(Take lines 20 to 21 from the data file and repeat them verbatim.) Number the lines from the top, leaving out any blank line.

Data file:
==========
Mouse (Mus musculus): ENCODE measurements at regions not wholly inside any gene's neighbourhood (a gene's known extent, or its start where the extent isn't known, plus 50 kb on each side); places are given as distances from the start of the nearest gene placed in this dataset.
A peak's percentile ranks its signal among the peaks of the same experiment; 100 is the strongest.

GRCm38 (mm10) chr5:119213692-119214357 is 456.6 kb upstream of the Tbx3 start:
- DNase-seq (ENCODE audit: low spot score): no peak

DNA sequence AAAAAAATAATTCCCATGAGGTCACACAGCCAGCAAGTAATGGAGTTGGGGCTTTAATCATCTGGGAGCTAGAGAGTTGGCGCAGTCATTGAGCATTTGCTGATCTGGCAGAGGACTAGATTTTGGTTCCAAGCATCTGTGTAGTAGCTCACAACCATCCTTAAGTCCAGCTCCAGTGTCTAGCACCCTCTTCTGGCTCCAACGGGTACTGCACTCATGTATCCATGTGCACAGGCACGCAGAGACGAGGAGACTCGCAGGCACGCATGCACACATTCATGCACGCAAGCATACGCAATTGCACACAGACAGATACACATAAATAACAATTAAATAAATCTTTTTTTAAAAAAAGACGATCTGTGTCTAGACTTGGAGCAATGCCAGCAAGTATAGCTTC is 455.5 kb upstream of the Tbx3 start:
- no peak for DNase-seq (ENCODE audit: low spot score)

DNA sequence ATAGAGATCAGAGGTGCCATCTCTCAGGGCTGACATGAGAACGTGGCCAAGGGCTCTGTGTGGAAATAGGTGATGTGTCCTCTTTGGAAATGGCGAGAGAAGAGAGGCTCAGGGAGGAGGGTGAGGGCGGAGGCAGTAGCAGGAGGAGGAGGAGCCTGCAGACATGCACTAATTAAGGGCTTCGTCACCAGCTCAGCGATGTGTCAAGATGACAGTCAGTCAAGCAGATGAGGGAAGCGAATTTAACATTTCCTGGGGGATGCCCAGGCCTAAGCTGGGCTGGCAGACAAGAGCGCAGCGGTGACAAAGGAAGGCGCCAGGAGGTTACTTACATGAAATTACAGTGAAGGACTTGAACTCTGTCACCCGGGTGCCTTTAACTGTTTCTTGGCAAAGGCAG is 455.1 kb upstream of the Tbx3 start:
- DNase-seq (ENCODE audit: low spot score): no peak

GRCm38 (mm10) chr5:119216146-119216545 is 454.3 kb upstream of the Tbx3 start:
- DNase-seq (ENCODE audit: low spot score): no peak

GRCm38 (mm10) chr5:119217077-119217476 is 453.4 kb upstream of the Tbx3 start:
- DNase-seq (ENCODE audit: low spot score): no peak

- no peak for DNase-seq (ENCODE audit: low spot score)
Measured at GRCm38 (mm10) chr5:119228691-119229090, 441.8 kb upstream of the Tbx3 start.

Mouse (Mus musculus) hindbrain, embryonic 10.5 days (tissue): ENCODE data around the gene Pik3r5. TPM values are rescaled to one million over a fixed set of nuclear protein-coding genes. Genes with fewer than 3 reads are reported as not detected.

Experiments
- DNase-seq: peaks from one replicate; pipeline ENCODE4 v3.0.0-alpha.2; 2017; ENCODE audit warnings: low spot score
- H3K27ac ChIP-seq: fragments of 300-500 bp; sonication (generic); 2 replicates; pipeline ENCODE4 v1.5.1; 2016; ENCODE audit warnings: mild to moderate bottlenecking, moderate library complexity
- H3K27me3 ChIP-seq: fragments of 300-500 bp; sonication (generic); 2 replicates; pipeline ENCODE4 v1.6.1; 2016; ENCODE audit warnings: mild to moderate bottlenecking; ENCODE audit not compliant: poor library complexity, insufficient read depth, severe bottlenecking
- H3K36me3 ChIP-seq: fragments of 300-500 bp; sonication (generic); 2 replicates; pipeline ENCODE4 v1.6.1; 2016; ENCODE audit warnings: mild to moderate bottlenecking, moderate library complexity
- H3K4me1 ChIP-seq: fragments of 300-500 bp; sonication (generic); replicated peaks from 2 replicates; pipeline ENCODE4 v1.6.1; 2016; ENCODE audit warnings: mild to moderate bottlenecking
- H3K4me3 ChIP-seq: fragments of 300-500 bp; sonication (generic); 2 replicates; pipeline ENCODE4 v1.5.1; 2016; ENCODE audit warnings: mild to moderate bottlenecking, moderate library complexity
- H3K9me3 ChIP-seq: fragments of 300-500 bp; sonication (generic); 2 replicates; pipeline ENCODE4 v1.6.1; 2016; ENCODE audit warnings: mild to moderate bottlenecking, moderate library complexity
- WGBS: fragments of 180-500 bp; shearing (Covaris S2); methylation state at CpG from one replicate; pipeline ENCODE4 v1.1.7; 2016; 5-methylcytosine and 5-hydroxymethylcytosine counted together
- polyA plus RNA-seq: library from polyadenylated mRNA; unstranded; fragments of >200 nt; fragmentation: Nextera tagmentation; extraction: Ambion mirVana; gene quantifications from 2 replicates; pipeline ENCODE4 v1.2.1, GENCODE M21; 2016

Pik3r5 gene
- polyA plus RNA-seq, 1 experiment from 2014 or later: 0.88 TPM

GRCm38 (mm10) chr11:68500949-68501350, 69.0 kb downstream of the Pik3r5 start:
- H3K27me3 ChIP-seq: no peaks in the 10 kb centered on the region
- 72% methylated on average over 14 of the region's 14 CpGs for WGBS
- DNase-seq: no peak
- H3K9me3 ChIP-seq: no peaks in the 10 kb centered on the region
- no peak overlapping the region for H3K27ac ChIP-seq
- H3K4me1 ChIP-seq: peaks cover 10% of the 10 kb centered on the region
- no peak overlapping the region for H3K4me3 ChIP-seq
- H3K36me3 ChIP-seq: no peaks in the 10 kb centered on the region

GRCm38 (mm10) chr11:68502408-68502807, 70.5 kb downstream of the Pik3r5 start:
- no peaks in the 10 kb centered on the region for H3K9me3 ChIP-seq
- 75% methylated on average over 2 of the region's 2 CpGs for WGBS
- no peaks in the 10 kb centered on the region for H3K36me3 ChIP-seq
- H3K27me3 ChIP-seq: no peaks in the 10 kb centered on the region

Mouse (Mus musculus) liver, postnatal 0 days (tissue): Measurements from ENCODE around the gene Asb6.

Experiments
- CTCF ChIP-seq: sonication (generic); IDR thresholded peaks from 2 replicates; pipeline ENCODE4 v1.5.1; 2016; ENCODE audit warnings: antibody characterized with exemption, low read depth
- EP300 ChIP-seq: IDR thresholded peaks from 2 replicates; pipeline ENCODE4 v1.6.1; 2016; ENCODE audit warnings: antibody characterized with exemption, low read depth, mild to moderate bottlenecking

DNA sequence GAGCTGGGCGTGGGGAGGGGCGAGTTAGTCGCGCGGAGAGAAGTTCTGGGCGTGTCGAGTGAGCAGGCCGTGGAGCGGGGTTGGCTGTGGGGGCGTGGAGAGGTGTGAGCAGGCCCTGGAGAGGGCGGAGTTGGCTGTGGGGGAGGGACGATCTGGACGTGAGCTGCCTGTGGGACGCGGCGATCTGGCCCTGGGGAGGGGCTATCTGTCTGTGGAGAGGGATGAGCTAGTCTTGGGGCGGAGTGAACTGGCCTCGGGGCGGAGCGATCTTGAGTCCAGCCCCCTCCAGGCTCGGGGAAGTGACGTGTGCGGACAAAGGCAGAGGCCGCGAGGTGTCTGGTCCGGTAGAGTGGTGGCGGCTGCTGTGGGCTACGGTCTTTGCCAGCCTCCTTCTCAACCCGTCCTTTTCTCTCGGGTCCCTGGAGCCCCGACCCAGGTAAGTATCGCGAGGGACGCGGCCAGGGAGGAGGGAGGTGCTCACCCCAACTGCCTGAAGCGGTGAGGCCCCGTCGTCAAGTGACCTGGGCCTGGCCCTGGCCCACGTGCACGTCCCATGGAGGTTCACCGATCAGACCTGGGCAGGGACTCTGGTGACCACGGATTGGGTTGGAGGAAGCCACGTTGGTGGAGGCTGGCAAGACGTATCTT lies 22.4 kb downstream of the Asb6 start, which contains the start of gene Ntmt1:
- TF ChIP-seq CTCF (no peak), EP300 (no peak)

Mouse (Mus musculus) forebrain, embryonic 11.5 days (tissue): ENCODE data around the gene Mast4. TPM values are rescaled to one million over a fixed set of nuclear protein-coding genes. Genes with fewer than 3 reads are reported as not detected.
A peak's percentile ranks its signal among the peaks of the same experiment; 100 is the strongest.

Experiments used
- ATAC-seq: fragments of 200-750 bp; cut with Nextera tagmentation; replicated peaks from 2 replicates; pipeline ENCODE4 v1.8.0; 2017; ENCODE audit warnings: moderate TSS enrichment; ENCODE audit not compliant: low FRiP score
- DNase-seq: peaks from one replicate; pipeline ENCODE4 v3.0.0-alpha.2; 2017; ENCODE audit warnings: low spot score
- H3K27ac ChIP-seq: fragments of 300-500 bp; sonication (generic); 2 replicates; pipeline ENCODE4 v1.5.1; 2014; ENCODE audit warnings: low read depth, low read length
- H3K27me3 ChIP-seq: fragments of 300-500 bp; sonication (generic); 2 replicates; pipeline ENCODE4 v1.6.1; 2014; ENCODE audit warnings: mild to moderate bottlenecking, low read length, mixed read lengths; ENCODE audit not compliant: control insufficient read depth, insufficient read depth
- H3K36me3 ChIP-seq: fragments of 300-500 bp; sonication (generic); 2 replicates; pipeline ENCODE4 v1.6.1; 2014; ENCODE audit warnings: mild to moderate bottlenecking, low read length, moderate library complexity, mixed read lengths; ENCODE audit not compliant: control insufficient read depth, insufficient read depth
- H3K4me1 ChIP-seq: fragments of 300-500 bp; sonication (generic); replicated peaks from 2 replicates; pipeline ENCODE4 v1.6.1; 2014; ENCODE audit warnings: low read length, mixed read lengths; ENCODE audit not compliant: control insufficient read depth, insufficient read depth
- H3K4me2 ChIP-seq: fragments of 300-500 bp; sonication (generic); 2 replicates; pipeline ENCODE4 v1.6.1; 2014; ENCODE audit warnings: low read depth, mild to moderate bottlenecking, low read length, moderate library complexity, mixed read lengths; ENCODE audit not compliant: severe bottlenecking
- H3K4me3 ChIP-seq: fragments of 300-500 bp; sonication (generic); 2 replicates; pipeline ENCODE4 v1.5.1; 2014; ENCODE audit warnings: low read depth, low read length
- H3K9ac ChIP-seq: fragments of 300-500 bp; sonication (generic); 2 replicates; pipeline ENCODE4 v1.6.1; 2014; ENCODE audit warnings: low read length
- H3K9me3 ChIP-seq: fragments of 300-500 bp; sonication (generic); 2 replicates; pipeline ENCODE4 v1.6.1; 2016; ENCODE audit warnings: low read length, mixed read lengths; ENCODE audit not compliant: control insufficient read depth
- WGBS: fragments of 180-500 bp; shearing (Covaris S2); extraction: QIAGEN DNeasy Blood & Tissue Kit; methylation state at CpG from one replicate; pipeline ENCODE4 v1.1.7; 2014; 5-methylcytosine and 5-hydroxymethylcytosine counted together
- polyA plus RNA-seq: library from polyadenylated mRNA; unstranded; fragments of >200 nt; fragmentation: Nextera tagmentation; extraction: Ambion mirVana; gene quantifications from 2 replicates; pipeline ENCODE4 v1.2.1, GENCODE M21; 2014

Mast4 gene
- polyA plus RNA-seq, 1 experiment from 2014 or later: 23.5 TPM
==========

- H3K36me3 ChIP-seq: fragments of 300-500 bp; sonication (generic); 2 replicates; pipeline ENCODE4 v1.6.1; 2016; ENCODE audit warnings: mild to moderate bottlenecking, moderate library complexity
- H3K4me1 ChIP-seq: fragments of 300-500 bp; sonication (generic); replicated peaks from 2 replicates; pipeline ENCODE4 v1.6.1; 2016; ENCODE audit warnings: mild to moderate bottlenecking